SAN DIEGO (CNS) - The caregiver for a 74-year-old man who died in her care and another senior who were both involuntarily locked away at her various San Diego residences was sentenced Friday to 13 years in state prison.
Shirley Montano, 53, pleaded guilty earlier this year to charges of voluntary manslaughter, false imprisonment of a dependent adult and perjury.
A murder charge stemming from the death of Robert Chagas was dropped under the plea agreement.
Prosecutors alleged the defendant withheld food from Chagas and Josefina Kellogg, 61, causing their health to deteriorate over the course of several years, during which she moved often and relocated them, as well.
Chagas died Oct. 7, 2016, at Sharp Memorial Hospital of pneumonia, which prosecutors argued was exacerbated by severe malnutrition he suffered under Montano's care.
While the victims lived with Montano, she used their social security checks and other government benefits to buy herself a truck, among other personal purchases, and gambled away their money at local casinos, according to prosecutors.
Testimony from Montano's 2019 preliminary hearing indicated Chagas and Kellogg were kept isolated from others and were confined to their respective bedrooms. Montano's niece, who stayed with her for about a year, testified that for the first month she lived at her aunt's apartment, she was not even aware Kellogg existed because the woman would hardly ever emerge from her bedroom.
Others who resided at Montano's apartment or visited were offered various explanations for the presence of the victims, according to testimony.
Kellogg testified that she stayed in her bedroom for several hours each day and feared angering Montano, who would hit her if she did not obey the rules of the house.
Chagas was "emaciated" when he was brought into the hospital, where he died five days later, prosecutors said.
At the hospital, Montano posed as Chagas' niece and told medical personnel that he did not wish to be resuscitated, according to testimony. Chagas' family members were only notified of his hospitalization after his death, they testified.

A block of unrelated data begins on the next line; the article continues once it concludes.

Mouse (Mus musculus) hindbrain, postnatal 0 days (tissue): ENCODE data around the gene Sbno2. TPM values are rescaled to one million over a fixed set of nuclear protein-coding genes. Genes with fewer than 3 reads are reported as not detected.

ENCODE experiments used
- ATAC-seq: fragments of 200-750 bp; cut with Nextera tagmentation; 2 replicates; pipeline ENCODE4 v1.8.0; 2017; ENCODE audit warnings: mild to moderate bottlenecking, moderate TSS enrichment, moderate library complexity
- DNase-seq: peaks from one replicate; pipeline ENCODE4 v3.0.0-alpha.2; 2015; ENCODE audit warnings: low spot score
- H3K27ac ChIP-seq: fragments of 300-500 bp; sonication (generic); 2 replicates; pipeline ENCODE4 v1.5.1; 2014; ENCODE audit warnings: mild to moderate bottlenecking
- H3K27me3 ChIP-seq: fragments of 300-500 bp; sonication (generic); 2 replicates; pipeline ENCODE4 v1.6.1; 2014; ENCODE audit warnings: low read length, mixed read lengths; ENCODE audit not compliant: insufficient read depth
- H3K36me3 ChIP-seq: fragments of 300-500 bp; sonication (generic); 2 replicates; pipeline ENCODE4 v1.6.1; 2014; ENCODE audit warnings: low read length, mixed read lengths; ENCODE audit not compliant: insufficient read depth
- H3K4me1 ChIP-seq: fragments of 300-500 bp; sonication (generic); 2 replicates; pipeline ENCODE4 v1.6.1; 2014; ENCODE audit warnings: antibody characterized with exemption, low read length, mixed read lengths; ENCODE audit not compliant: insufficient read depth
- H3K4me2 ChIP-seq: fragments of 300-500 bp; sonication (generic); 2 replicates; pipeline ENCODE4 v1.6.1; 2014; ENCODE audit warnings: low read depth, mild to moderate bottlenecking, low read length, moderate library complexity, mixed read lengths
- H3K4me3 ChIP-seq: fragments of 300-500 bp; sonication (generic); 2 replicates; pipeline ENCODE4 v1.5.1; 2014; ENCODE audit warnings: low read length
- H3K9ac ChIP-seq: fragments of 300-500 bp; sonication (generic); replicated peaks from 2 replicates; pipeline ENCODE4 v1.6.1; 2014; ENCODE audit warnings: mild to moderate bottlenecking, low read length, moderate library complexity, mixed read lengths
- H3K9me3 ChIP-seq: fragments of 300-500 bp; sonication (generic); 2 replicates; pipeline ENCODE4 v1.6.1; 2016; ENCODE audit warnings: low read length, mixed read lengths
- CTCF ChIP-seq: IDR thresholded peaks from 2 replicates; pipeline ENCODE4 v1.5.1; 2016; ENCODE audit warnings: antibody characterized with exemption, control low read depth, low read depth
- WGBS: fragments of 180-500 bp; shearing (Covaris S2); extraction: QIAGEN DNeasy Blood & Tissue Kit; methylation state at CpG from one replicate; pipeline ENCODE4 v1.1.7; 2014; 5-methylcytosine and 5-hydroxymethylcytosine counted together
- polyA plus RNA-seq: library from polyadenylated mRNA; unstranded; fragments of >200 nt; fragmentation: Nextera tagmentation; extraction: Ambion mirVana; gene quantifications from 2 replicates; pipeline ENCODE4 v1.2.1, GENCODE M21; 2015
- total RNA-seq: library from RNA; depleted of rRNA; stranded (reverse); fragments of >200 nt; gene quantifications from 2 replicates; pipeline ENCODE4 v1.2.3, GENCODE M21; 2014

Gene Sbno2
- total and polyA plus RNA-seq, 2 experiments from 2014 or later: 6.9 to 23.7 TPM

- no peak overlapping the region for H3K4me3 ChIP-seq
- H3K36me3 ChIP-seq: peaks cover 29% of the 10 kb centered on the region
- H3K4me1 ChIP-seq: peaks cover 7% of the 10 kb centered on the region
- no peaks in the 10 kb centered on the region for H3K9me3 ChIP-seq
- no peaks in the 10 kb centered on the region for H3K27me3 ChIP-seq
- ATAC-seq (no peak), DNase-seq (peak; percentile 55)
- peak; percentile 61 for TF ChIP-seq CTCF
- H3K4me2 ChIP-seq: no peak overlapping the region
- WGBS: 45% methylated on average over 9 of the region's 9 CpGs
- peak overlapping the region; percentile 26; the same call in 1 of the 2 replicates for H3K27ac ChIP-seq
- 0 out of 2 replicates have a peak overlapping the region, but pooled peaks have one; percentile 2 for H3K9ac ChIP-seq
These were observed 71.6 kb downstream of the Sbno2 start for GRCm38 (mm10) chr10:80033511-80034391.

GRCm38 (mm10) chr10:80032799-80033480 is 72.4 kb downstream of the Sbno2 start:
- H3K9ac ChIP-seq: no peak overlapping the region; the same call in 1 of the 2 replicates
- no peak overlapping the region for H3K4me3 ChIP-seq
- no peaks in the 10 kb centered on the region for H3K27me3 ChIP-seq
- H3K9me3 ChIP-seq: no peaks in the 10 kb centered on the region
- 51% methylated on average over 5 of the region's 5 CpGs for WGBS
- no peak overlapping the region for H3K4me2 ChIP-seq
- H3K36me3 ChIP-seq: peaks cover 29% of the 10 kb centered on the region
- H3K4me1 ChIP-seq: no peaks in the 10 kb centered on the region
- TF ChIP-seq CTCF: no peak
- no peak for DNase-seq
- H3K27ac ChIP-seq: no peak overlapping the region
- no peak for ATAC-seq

Montano's attorney, Shannon Sebeckis, argued at the preliminary hearing there was no evidence that Chagas' malnutrition was caused by her client, and instead was the natural result of aging.
Sebeckis reiterated the testimony of San Diego County Chief Medical Examiner Glenn Wagner, who declined to classify Chagas' death as a homicide. Wagner said Chagas was not getting sufficient food, but could not opine as to why, only that it appeared to be due to non-medical factors.
No calls were made by family or medical professionals to Adult Protective Services in Chagas' case, which also contributed to Wagner's opinion not to classify his death as a homicide, the doctor said.
While evidence was presented that Chagas once told a doctor that his weight loss was due to not having enough money for food, Sebeckis said that was not proof that Montano was taking his money or withholding food, especially in light of Chagas' issues with handling his own finances.
Chagas' family members testified that an accident that occurred at childbirth had left him "slow," as his brother Richard described it, and that throughout his adult life, Chagas was susceptible to being scammed and had lost exorbitant amounts of money to fraudsters, leading family members to take an active role in assisting him with taxes and paying bills.
Sebeckis argued there was little direct evidence that Montano didn't feed the seniors, as past roommates said they had seen her providing food for Chagas and Kellogg. The attorney also said Chagas was not confined at all, and regularly left the apartment each day for his janitorial job at Sea World, which he attended with a sack lunch prepared by Montano each day.
The defense attorney also said it was "pure speculation and conjecture" that Montano didn't use the seniors' funds to pay for their basic needs.